When “Jenna” moved on from her Family Renew Community apartment with her 2-year-old in late March, she wanted to leave a note for the homeless single mother who would be coming in behind her. The words are private, but here’s the gist: This won’t be easy. But you can do it!
It was as though she were writing a letter to herself in the not-so-distant, but infinitely different past.
Jenna arrived at Family Renew Community as a newly clean-and-sober, unemployed single mother with broken family ties and no place else for herself and the 6-month-old daughter in her arms to go.
Now, she’s more than two years in recovery, and sponsors others who battle addiction. She has sparkling references from an employer who has rewarded her with a promotion and raises over the last year-and-a-half. She left the job only to go back to Southwest Florida to be close to loved ones, with whom relationships have been repaired. The savings she amassed by putting aside at least half her earnings while living at Family Renew’s Daytona Beach Residential Campus covered deposits and upfront rent on an apartment, moving costs and new furniture, with a substantial cushion left to see her through while she confidently searches for new employment.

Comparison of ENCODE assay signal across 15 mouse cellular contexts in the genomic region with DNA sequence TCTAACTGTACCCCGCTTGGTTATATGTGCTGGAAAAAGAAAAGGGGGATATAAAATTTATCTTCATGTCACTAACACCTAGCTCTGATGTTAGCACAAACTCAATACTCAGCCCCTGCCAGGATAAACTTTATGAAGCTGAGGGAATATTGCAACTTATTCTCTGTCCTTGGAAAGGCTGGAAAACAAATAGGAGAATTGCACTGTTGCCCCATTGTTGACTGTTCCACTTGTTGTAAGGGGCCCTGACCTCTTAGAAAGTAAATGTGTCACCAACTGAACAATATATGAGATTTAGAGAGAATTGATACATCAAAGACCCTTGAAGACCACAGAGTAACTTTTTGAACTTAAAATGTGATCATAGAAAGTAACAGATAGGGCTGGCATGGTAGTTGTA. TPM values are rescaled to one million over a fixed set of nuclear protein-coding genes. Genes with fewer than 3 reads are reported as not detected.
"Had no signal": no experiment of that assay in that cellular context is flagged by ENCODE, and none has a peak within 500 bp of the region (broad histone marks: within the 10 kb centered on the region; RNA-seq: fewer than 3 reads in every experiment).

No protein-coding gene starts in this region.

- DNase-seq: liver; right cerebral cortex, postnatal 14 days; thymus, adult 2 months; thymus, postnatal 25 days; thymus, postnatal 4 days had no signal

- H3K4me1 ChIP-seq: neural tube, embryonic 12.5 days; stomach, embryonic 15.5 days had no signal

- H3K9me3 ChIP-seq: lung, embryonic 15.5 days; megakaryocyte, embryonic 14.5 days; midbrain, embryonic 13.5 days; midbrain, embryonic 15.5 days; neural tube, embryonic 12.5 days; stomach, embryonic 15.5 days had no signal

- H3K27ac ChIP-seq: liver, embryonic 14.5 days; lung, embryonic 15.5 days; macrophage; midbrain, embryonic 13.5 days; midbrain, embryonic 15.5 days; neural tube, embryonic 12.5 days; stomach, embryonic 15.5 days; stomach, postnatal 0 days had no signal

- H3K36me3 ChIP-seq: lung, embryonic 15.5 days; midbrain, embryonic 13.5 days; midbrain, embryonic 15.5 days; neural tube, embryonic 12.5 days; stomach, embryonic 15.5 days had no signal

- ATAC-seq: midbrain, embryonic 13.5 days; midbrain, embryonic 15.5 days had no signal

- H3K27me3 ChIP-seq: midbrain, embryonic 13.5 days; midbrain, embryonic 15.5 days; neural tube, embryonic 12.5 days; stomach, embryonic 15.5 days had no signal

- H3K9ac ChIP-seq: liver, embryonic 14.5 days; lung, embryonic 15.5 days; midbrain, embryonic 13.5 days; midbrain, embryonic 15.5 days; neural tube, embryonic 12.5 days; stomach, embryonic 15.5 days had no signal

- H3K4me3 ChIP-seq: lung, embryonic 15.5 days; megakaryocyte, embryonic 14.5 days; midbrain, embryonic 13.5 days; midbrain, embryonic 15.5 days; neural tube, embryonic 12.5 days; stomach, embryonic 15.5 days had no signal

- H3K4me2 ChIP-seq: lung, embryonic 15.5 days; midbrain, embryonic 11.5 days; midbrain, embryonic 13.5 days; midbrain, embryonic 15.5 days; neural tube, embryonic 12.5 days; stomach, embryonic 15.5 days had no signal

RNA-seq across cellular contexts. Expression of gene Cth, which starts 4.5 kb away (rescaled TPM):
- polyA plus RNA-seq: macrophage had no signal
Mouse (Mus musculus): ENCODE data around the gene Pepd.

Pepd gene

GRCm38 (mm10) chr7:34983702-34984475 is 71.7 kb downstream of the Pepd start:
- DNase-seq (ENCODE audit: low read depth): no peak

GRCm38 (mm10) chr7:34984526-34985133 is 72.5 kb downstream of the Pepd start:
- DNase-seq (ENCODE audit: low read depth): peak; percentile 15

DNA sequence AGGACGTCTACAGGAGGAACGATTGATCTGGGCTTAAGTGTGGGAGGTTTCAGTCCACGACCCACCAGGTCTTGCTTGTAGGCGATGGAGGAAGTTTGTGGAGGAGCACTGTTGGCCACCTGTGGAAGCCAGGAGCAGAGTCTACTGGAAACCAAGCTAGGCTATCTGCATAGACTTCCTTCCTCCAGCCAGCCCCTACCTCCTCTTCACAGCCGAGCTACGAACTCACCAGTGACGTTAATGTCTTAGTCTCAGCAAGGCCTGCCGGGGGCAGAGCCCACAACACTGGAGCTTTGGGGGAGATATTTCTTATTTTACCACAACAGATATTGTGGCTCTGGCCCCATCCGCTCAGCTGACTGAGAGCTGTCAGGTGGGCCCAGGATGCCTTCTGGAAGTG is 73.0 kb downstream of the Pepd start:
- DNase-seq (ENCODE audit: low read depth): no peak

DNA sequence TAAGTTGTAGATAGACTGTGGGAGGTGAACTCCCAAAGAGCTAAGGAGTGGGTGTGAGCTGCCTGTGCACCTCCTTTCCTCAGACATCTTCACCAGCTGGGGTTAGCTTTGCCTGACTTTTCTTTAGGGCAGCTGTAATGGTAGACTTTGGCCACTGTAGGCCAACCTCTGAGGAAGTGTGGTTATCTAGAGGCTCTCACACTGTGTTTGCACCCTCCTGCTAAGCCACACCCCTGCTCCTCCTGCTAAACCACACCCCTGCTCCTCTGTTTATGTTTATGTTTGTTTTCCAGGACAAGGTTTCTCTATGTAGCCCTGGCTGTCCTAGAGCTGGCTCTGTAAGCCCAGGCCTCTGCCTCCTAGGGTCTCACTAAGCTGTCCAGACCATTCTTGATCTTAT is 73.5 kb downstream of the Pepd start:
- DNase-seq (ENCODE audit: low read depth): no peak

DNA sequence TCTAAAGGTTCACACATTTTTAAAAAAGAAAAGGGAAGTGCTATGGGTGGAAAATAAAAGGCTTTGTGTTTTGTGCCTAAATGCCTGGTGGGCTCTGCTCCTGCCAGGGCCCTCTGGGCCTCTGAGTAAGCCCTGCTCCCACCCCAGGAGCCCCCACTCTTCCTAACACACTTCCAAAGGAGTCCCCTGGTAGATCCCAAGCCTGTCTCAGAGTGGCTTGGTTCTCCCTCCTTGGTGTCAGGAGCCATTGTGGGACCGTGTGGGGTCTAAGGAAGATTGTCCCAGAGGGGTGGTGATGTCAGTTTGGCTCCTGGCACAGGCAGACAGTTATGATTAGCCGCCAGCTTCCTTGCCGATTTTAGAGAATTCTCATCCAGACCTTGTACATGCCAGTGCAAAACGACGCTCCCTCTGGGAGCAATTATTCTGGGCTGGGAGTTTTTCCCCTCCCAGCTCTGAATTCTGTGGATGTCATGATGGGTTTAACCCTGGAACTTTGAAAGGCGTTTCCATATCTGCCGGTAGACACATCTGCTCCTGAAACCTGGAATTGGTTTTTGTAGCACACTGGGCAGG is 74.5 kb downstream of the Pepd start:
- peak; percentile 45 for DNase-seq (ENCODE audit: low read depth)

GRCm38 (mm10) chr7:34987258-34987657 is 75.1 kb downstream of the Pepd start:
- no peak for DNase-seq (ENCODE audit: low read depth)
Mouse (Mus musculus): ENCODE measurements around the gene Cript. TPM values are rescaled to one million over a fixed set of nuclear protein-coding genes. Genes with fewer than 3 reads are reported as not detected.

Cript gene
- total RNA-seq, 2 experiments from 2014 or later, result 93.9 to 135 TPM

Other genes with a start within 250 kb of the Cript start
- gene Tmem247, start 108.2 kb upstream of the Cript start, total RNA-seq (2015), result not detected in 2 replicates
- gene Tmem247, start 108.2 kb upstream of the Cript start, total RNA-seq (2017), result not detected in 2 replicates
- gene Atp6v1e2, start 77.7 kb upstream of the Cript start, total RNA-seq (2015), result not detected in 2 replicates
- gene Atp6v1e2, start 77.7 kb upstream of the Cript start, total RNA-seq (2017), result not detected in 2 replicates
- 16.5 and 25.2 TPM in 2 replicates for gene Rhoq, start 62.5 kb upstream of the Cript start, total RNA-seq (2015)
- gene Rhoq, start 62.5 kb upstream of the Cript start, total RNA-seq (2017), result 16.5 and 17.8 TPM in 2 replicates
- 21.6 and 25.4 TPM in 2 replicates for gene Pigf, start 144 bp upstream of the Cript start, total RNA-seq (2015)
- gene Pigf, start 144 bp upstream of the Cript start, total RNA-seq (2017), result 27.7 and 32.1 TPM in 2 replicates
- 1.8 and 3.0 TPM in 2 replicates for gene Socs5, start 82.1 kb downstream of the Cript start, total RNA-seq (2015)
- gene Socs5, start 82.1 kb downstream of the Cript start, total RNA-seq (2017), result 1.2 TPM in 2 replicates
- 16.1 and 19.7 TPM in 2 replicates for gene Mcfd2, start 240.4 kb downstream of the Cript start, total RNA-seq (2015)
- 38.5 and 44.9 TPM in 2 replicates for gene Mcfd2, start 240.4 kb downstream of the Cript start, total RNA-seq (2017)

“She truly is a huge success story,” says Laurie Archer-Dugo, program manager for Family Renew in Daytona Beach, who related the above details of Jenna’s journey out of homelessness, made possible by supporters of Family Renew.
This blog last checked in on Jenna in July. She had been in our program for about a year and had made great strides. Under normal circumstances, she might have made her leap out of homelessness into permanent housing then. Because of the COVID-19 pandemic, things were anything but normal. Jenna never lost employment, Laurie recalls, but her hours as the housekeeping supervisor for a local hotel became erratic. With Laurie’s help, she searched for a rental apartment or house she could afford on her reduced hours without fear of depleting what was then in her savings, but had no luck.
“It was a struggle,” Laurie says. “She was really starting to get frustrated. That’s when she kind of continued to have contact with her family.”
The focus for Jenna shifted to saving enough additional money to make a new start near her family — but not with them. A sister offered to let her move in, but she’d been down that doubling up road before, and knew it could be perilous.
“I don’t want to move backward. I want to move forward,” Jenna says.